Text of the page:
Hetz, Gill (2017-12). Integration of Time Lapse Seismic Data Using Onset Time and Analysis of Spatial Resolution. Doctoral Dissertation. Thesis uri icon

abstract

  • Integration of time-lapse seismic data into the reservoir model offers great potential in understanding reservoir flow patterns as well as reservoir properties. However, it also requires the solution of an inverse problem, which poses challenges in terms of dynamic reservoir modeling and seismic history matching to infer reservoir characterization. In this dissertation, we first present a method for assessing the inversion results in underdetermined problems, resulting in a multi scale data integration, Then, we introduce a novel history matching approach to integrate frequent seismic surveys (4D) using onset times. In the first part, an analysis of spatial resolution is incorporated into an efficient history matching approach, in order to indicate the reliability of the estimated solution. By examining the spatial resolution in seismic data integration, as a function of derivation type, we evaluate quantitatively the contribution of pressure and saturation changes on the calibrated permeability field. Next, we present a novel and efficient approach to integrate frequent time lapse (4D) seismic data into high resolution reservoir models based on seismic onset times. Our approach reduces multiple time-lapse seismic survey data into a single map of onset times, leading to substantial data reduction for history matching while capturing all relevant information regarding fluid flow in the reservoir. We demonstrate the practical feasibility of our proposed approach through the heavy oil reservoir at Pad 31 in the Peace River Field (Alberta, Canada) with daily time lapse seismic surveys recorded by a permanently buried seismic monitoring system. Finally, we quantitatively investigate the effectiveness of the onset time and the amplitude inversion to solve the inverse problem associated with integrating 4D seismic data into the reservoir model. The results of the study demonstrate the effectiveness of the onset time approach for integrating a large number of seismic surveys by compressing them into a single map. Also, the onset times appear to be relatively insensitive to the petro elastic model but sensitive to the steam/fluid propagation, making it a robust method for history matching of time lapse surveys.
  • Integration of time-lapse seismic data into the reservoir model offers great potential in understanding reservoir flow patterns as well as reservoir properties. However, it also requires the solution of an inverse problem, which poses challenges in terms of dynamic reservoir modeling and seismic history matching to infer reservoir characterization.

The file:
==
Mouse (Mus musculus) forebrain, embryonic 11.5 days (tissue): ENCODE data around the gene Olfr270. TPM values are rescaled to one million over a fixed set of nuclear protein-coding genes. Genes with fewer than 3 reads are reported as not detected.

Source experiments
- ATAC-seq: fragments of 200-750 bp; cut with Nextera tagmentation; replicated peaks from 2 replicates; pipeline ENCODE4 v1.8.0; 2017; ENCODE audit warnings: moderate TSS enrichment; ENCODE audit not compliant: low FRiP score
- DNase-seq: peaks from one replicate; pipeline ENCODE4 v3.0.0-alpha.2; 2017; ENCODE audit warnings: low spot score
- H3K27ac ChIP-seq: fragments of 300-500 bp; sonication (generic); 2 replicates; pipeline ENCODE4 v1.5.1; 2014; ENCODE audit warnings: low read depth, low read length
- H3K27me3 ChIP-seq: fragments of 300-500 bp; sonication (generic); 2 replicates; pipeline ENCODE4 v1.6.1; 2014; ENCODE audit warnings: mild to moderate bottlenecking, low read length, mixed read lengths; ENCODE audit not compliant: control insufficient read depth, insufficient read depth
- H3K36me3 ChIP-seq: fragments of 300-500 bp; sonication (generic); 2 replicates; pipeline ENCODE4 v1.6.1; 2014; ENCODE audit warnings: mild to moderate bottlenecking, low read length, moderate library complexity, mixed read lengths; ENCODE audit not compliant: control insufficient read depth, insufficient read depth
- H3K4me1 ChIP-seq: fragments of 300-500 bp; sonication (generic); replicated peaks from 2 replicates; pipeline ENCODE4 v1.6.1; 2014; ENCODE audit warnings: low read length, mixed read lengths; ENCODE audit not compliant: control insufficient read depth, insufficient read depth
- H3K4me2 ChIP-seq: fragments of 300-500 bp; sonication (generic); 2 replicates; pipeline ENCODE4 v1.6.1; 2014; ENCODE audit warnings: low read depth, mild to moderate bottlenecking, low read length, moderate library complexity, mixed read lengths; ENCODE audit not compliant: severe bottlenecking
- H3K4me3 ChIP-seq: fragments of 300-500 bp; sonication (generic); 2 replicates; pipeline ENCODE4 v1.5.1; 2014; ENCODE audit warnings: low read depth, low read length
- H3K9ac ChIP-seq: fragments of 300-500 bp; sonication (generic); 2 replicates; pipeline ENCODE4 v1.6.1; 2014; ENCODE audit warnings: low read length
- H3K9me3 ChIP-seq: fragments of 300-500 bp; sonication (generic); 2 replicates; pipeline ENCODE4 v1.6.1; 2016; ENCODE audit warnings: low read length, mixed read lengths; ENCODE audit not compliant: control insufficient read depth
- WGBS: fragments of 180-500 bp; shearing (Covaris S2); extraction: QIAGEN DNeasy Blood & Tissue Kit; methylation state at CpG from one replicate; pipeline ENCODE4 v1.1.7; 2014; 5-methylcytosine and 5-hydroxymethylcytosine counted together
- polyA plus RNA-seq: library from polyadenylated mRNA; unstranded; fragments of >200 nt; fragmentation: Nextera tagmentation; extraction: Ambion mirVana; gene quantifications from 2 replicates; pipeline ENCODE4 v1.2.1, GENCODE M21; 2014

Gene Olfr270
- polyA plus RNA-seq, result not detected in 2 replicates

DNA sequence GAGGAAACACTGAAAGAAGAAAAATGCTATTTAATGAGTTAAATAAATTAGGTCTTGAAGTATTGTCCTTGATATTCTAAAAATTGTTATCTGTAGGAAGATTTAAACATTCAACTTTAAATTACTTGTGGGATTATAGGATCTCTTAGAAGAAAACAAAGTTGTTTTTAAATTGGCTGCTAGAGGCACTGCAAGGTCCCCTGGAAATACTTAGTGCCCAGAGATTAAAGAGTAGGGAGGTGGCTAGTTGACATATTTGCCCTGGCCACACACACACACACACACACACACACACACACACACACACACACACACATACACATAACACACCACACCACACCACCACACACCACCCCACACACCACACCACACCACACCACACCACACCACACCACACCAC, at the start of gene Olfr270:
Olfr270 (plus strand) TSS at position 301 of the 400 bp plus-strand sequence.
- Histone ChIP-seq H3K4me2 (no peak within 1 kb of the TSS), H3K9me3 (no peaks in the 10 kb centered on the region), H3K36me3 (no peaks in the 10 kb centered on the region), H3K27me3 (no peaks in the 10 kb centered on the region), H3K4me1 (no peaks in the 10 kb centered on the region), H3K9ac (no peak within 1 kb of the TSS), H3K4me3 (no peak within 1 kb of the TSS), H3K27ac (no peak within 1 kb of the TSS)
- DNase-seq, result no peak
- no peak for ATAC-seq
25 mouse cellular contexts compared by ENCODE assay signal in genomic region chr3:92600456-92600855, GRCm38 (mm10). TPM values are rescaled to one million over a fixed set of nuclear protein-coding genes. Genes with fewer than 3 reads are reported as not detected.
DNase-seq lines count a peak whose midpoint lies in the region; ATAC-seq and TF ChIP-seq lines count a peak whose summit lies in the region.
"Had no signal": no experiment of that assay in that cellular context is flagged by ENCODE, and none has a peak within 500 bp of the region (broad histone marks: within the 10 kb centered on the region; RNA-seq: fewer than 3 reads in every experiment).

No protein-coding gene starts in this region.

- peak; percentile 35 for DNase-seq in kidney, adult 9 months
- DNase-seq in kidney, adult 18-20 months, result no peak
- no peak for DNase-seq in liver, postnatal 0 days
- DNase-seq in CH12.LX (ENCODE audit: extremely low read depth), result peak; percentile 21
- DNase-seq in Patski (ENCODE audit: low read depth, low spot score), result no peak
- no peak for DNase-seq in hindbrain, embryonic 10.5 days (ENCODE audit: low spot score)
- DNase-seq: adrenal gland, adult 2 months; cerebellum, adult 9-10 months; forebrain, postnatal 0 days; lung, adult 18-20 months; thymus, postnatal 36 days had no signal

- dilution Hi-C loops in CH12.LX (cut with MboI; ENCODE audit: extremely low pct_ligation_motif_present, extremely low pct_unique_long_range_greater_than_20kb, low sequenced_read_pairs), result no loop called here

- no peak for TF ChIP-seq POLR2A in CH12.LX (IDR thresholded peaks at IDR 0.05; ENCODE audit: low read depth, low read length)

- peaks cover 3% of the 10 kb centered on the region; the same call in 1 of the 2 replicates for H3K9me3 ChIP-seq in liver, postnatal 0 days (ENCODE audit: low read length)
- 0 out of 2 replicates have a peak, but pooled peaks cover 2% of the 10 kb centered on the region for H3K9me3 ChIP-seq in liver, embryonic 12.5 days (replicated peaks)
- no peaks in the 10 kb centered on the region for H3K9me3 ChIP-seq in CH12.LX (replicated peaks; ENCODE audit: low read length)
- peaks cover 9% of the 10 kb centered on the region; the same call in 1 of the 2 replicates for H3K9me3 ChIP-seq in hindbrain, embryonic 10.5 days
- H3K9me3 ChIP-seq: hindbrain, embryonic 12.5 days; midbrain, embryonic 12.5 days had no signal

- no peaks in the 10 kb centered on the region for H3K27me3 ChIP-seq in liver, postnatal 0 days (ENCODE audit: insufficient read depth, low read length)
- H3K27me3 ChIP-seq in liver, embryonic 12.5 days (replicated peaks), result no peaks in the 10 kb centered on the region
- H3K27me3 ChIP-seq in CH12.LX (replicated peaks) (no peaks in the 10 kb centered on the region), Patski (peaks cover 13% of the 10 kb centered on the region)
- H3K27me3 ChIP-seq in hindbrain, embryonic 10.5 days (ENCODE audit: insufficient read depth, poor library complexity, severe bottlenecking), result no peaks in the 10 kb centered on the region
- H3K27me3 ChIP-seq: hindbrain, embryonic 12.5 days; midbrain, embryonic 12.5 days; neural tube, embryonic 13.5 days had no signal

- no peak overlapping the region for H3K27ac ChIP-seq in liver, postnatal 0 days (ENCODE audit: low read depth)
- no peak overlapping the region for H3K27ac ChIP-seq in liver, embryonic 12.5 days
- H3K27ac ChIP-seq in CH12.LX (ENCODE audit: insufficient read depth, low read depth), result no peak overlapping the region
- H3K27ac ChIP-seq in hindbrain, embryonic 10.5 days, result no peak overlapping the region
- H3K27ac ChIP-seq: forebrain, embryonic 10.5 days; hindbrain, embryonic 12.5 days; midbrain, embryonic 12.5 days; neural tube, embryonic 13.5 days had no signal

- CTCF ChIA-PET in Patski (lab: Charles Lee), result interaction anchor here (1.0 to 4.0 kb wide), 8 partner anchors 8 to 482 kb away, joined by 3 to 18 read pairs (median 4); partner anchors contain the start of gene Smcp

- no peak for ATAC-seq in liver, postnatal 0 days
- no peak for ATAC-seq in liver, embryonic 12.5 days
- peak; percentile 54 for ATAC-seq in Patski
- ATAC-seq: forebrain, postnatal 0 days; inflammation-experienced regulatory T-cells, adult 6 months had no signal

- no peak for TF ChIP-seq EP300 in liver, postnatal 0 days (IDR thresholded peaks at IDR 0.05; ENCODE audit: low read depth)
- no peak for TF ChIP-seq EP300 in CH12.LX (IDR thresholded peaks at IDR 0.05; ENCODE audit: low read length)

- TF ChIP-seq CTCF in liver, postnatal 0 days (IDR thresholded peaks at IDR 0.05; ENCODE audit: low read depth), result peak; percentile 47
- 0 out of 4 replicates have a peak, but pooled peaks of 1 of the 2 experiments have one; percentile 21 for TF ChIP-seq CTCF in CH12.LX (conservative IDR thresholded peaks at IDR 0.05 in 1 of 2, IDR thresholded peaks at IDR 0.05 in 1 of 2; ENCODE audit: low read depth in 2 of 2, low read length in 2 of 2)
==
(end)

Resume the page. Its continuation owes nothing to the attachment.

In this dissertation, we first present a method for assessing the inversion results in underdetermined problems, resulting in a multi scale data integration, Then, we introduce a novel history matching approach to integrate frequent seismic surveys (4D) using onset times.

    In the first part, an analysis of spatial resolution is incorporated into an efficient history matching approach, in order to indicate the reliability of the estimated solution. By examining the spatial resolution in seismic data integration, as a function of derivation type, we evaluate quantitatively the contribution of pressure and saturation changes on the calibrated permeability field.

    Next, we present a novel and efficient approach to integrate frequent time lapse (4D) seismic data into high resolution reservoir models based on seismic onset times. Our approach reduces multiple time-lapse seismic survey data into a single map of onset times, leading to substantial data reduction for history matching while capturing all relevant information regarding fluid flow in the reservoir. We demonstrate the practical feasibility of our proposed approach through the heavy oil reservoir at Pad 31 in the Peace River Field (Alberta, Canada) with daily time lapse seismic surveys recorded by a permanently buried seismic monitoring system.

    Finally, we quantitatively investigate the effectiveness of the onset time and the amplitude inversion to solve the inverse problem associated with integrating 4D seismic data into the reservoir model.

    The results of the study demonstrate the effectiveness of the onset time approach for integrating a large number of seismic surveys by compressing them into a single map. Also, the onset times appear to be relatively insensitive to the petro elastic model but sensitive to the steam/fluid propagation, making it a robust method for history matching of time lapse surveys.

publication date

  • December 2017